Smack in the center of Turkey, only a 90-minute flight from Istanbul, lies a natural wonder: a remote mountainous region with Fairy chimneys – tall, spindly volcanic rock formations that stretch toward the sky – and thousands of ancient caves carved into the soft rocks of the wide moonscape valley.
Welcome to Cappadocia, Turkey.
What to Do
The landscape is spectacular and the cave-dwelling – yes, visitors can sleep in cave hotels – is very cool, but Cappadocia may be best known for having one of the largest hot air ballooning industries in the world. Every morning hundreds of tourists gather before dawn at the more than 20 hot air ballooning companies around town, huddling over cups of coffee and yawning into their jackets as they wait for the tour buses to take them to the launch sites. Waking up at 3:30 a.m. for a 4 a.m. pickup isn’t easy, but all is forgiven once the balloons go skyward.
The best hot air ballooning exists where there are majestic views – think Australian wine country, the Swiss Alps or the Serengeti plains – and Cappadocia’s rugged landscape doesn’t disappoint. Flights last between 30 minutes and 90 minutes, depending on the company and package you choose, with hour-long flights the most popular. My husband and I flew with Royal Balloon (the company Martha Stewart chose when she visited the area), and we chose the Royal Package, which includes pickup at your hotel, a breakfast buffet, a 90-minute balloon ride, and a champagne-and-strawberries toast upon landing. Now is the perfect time to go: October is the sweet spot between the oppressive heat of summer and the numbing cold of winter.
There’s one more plus to waking up hours before the sun comes up. After your balloon adventure you have the entire day left to explore. Cappadocia, home to a UNESCO World Heritage Site at the Göreme Open-Air Museum, is truly a can’t-miss location. Unlike in America, where treasures are often hidden behind ropes or glass, tourists here can enjoy the experience of climbing up into the caves and trekking through “is-this-actually-legal?” areas that would definitely be off-limits in the U.S.
Another must-see is the Underground Cities, a network of subterranean cities built during the Byzantine era to shelter as many as 20,000 Christians from Roman and Muslim invaders. The caves aren’t for the claustrophobic, but they’re well worth the trouble. Several levels and floors hold everything from ancient indoor churches and wineries to bedrooms and kitchens. Of the many cities beneath Cappadocia, the most famous are Kaymakli and Derinkuyu.
Plan to spend a couple of hours at the Selime Monastery, a sprawling complex built into the face of the rocks that was settled by monks in the 13th century as a place of worship and study. It includes beautiful, faded frescos; rooms that once were kitchens, dining halls and residence quarters; many small chapels and churches; and a large cathedral. Like so much of Cappadocia, it’s best explored on foot, so be sure to wear sneakers and have a water bottle handy. (If you’re feeling hardy, there are many horseback riding excursions in the area, too. Try The Dalton Brothers with Cappadocia Horse Riding.)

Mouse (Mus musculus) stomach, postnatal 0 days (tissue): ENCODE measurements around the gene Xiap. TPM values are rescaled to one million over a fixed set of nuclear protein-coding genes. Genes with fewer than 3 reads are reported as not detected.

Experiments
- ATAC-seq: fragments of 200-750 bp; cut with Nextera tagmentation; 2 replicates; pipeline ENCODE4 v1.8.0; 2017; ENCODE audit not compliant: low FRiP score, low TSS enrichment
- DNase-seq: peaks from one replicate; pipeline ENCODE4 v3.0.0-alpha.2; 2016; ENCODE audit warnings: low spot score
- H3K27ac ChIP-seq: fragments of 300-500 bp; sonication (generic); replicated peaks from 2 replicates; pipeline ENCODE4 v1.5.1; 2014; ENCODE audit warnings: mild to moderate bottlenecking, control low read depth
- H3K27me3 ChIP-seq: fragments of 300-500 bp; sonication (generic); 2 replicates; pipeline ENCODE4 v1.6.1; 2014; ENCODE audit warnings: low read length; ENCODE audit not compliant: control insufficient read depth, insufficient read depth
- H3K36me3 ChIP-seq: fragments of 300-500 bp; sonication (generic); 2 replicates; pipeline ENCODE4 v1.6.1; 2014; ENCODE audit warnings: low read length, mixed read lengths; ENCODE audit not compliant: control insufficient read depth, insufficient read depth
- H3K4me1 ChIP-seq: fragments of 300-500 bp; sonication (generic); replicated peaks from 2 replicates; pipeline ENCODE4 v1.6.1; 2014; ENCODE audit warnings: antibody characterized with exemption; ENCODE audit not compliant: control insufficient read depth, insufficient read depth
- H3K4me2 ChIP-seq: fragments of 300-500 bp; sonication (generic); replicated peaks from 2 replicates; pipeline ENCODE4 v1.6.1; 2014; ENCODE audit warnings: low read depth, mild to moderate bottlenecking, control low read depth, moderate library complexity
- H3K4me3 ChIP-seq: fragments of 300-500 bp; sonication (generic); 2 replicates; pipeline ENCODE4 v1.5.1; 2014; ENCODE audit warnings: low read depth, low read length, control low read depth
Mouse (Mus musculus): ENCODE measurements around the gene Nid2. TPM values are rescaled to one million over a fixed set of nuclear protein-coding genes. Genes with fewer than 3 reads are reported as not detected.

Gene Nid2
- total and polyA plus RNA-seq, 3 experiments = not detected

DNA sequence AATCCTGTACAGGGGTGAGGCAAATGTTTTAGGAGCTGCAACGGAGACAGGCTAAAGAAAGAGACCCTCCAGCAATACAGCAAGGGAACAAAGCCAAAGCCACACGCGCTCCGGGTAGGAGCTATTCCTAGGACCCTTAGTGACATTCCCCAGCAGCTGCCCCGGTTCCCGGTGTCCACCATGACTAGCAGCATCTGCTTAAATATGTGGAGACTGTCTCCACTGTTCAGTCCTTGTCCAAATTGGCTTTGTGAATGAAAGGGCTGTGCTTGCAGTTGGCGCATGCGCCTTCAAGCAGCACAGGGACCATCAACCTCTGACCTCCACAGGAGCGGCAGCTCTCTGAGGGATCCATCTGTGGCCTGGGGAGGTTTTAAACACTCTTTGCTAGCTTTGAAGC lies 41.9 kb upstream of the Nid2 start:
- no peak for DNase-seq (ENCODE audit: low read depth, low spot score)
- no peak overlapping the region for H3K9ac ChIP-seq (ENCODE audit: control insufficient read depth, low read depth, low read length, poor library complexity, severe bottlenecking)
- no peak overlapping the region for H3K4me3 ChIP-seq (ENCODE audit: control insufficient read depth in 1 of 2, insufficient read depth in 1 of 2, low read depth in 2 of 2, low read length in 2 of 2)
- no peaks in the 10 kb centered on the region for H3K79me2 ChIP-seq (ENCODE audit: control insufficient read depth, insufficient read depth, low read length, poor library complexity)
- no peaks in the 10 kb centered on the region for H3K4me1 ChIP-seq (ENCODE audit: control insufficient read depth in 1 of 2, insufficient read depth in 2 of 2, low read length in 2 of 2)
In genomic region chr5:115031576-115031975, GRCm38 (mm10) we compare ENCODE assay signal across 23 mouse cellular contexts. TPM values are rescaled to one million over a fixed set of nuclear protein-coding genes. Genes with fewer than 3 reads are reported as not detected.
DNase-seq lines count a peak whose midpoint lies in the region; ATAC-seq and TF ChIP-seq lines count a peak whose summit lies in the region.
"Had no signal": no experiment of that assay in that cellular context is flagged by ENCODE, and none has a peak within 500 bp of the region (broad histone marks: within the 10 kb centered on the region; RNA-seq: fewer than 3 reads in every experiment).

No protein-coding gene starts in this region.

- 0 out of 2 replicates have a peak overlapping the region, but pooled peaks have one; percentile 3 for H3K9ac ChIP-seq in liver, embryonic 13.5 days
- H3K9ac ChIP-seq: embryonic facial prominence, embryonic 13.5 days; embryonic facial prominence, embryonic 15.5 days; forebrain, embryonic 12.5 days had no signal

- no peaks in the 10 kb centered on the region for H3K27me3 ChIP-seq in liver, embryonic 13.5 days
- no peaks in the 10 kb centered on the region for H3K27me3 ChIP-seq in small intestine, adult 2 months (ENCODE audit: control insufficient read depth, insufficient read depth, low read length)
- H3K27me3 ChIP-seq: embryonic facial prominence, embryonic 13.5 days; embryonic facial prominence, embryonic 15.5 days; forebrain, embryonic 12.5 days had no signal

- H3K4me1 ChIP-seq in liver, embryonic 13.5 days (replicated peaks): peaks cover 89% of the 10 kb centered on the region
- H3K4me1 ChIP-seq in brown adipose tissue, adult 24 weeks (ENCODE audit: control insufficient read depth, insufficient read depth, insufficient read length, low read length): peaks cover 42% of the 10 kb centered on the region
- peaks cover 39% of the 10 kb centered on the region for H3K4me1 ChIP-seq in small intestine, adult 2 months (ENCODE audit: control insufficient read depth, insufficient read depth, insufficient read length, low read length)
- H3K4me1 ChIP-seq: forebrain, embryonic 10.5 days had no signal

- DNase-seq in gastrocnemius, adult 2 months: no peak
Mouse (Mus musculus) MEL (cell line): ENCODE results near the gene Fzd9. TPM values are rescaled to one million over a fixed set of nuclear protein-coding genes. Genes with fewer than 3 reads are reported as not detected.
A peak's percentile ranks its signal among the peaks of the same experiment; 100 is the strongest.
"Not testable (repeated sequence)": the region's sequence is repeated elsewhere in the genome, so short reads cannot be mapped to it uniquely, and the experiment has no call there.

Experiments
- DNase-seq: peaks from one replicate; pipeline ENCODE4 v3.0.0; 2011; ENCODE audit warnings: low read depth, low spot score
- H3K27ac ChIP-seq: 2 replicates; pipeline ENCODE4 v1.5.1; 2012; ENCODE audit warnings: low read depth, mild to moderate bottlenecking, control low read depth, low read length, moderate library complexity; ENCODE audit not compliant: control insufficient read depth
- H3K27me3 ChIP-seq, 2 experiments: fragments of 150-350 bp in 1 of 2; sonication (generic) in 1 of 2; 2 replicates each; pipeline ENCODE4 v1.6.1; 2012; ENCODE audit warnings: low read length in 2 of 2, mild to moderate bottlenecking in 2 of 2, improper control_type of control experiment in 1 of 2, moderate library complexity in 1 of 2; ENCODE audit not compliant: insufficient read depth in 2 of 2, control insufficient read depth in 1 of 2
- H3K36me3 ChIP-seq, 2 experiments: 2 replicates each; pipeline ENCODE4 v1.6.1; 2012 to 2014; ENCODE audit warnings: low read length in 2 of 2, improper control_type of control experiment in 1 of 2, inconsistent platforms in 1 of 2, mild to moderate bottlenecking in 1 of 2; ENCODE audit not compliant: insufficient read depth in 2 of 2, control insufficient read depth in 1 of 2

Finally, no trip to Cappadocia would be complete without a little wine tasting. This region was the first in the world to produce wines, more than 4000 years ago, and Cappadocians are proud of their vintages. The volcanic rock and wildly varied climate (temperatures can reach over 100 in the summer and plunge to the teens and 20s in winter) is perfect for the Emir white grape, which provides a light, crisp, fruity white. The two biggest wineries are Turasan in Ürgüp and Kocabağ in Uçhisar.
Where to Stay
If hot air ballooning is Cappadocia’s most famous experience, spending the night in an ancient cave hotel is definitely its coolest. We stayed at the elegant Museum Hotel in Uçhisar, where the 30 rooms and suites feature antiques and artifacts. Each one is unique and has its own page on the hotel’s website. One room, the Safir Cave, features taps that pour Cappadocian red and white wines. Many rooms have spacious tubs that overlook the valley, so you can wake up, hop into the bath and see hundreds of hot air balloons dotting the sky. The restaurant, Lil’a, features a spectacular view and regional cuisine like Circassian chicken with walnuts.
Another great option is Esbelli Evi in Ürgüp, which bills itself as a “cozy cave inn” and has a homey B&B feel, including many authentic ancient cave rooms and suites for a reasonable price. If you want to stay in the area’s largest town, Goreme, where you can walk from shop to shop to buy trinkets and artifacts, try the Koza Cave Hotel. It’s a 10-room hotel with an eco-friendly mentality and an abundance of quaint charm at a very fair price (rooms are as little as $68 per night).
How to Get There and How to Get Around
Turkish Airways flies direct to Istanbul from Los Angeles and New York. The airline and regional carriers Pegasus and Atlasjet offer short flights from Istanbul to one of Cappadocia’s two airports, Kayseri and Nevşehir. Most hotels arrange airport pick-ups, or you can rent a car if you’re feeling adventurous. Keep in mind that Cappadocia spans a wide, remote area, so a private tour or public bus tour is recommended, unless you want to be your own guide.
We used Argeus Tourism and Travel, which included a mezze lunch and allowed us to skip lines, enjoy an air conditioned car and customize our own itinerary. Several companies provide public tours, and all offer three options: the Red Tour, which includes the Goreme Open-Air Museum, Rose Valley, Devrent Valley and Urgup; the Green Tour, which goes to Uchisar Castle, Selime Monastary and Derinkuyu Underground City; and the Blue Tour, which goes to the Zelve Open-Air Museum, Goreme Open Air-Museum and Kaymakli Underground City. If you can take only one of the three, public consensus says to pick the Green Tour.